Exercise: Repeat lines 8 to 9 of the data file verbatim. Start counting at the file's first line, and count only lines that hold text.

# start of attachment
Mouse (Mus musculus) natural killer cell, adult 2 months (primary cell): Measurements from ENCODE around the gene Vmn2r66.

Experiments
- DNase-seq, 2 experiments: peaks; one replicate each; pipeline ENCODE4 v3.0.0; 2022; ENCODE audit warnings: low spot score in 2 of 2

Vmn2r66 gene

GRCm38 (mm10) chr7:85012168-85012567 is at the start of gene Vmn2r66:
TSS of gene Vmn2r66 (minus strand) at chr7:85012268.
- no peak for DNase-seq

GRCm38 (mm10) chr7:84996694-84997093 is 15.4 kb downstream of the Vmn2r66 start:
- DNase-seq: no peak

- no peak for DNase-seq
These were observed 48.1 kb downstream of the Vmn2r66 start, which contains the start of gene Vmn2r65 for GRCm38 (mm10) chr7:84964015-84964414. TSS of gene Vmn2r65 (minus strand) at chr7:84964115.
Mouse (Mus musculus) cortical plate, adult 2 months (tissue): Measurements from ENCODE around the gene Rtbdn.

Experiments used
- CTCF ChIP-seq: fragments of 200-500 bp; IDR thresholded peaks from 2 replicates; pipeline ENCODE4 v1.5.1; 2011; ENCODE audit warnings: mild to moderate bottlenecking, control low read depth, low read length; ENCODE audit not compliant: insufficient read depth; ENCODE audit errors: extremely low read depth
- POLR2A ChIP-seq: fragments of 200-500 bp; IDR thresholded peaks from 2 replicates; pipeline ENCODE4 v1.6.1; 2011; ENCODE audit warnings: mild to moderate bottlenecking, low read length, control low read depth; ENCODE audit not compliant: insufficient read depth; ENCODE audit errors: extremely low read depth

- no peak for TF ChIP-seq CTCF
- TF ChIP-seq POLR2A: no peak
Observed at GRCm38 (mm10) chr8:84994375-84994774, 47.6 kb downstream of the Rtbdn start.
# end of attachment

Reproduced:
GRCm38 (mm10) chr7:84996694-84997093 is 15.4 kb downstream of the Vmn2r66 start:
- DNase-seq: no peak